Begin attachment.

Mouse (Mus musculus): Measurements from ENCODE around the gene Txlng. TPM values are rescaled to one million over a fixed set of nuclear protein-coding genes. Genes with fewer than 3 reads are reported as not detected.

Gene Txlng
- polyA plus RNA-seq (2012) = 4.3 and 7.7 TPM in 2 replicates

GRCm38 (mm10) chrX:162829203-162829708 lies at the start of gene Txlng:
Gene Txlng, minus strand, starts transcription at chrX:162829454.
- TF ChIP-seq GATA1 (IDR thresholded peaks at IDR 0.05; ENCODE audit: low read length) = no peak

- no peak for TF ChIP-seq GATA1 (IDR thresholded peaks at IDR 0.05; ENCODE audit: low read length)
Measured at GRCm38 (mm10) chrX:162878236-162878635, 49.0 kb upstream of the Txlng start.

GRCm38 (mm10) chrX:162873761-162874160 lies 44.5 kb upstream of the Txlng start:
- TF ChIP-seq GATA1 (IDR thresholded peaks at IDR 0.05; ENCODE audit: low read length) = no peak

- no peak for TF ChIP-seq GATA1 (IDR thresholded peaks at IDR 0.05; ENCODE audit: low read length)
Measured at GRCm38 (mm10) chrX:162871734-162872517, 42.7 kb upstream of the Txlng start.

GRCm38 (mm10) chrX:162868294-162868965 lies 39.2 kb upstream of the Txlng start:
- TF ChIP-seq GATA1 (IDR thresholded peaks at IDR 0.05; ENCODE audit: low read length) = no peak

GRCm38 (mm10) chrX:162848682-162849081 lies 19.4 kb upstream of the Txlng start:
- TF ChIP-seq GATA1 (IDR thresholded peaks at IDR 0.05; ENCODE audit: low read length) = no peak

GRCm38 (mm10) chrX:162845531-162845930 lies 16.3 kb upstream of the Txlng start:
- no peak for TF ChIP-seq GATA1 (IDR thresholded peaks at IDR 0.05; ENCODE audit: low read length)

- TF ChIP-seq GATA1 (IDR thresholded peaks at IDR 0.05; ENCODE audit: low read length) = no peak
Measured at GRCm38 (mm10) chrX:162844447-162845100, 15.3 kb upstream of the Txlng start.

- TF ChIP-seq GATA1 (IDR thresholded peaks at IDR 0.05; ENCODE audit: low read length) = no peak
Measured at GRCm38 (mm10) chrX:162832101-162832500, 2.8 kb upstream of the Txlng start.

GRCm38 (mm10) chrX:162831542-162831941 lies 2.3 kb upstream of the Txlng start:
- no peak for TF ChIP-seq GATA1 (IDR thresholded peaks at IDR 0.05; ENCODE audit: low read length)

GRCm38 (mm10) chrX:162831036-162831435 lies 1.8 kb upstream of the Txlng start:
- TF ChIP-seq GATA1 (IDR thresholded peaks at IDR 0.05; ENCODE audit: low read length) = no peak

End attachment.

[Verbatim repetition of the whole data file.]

Mouse (Mus musculus): Measurements from ENCODE around the gene Txlng. TPM values are rescaled to one million over a fixed set of nuclear protein-coding genes. Genes with fewer than 3 reads are reported as not detected.

Gene Txlng
- polyA plus RNA-seq (2012) = 4.3 and 7.7 TPM in 2 replicates

GRCm38 (mm10) chrX:162829203-162829708 lies at the start of gene Txlng:
Gene Txlng, minus strand, starts transcription at chrX:162829454.
- TF ChIP-seq GATA1 (IDR thresholded peaks at IDR 0.05; ENCODE audit: low read length) = no peak

- no peak for TF ChIP-seq GATA1 (IDR thresholded peaks at IDR 0.05; ENCODE audit: low read length)
Measured at GRCm38 (mm10) chrX:162878236-162878635, 49.0 kb upstream of the Txlng start.

GRCm38 (mm10) chrX:162873761-162874160 lies 44.5 kb upstream of the Txlng start:
- TF ChIP-seq GATA1 (IDR thresholded peaks at IDR 0.05; ENCODE audit: low read length) = no peak

- no peak for TF ChIP-seq GATA1 (IDR thresholded peaks at IDR 0.05; ENCODE audit: low read length)
Measured at GRCm38 (mm10) chrX:162871734-162872517, 42.7 kb upstream of the Txlng start.

GRCm38 (mm10) chrX:162868294-162868965 lies 39.2 kb upstream of the Txlng start:
- TF ChIP-seq GATA1 (IDR thresholded peaks at IDR 0.05; ENCODE audit: low read length) = no peak

GRCm38 (mm10) chrX:162848682-162849081 lies 19.4 kb upstream of the Txlng start:
- TF ChIP-seq GATA1 (IDR thresholded peaks at IDR 0.05; ENCODE audit: low read length) = no peak

GRCm38 (mm10) chrX:162845531-162845930 lies 16.3 kb upstream of the Txlng start:
- no peak for TF ChIP-seq GATA1 (IDR thresholded peaks at IDR 0.05; ENCODE audit: low read length)

- TF ChIP-seq GATA1 (IDR thresholded peaks at IDR 0.05; ENCODE audit: low read length) = no peak
Measured at GRCm38 (mm10) chrX:162844447-162845100, 15.3 kb upstream of the Txlng start.

- TF ChIP-seq GATA1 (IDR thresholded peaks at IDR 0.05; ENCODE audit: low read length) = no peak
Measured at GRCm38 (mm10) chrX:162832101-162832500, 2.8 kb upstream of the Txlng start.

GRCm38 (mm10) chrX:162831542-162831941 lies 2.3 kb upstream of the Txlng start:
- no peak for TF ChIP-seq GATA1 (IDR thresholded peaks at IDR 0.05; ENCODE audit: low read length)

GRCm38 (mm10) chrX:162831036-162831435 lies 1.8 kb upstream of the Txlng start:
- TF ChIP-seq GATA1 (IDR thresholded peaks at IDR 0.05; ENCODE audit: low read length) = no peak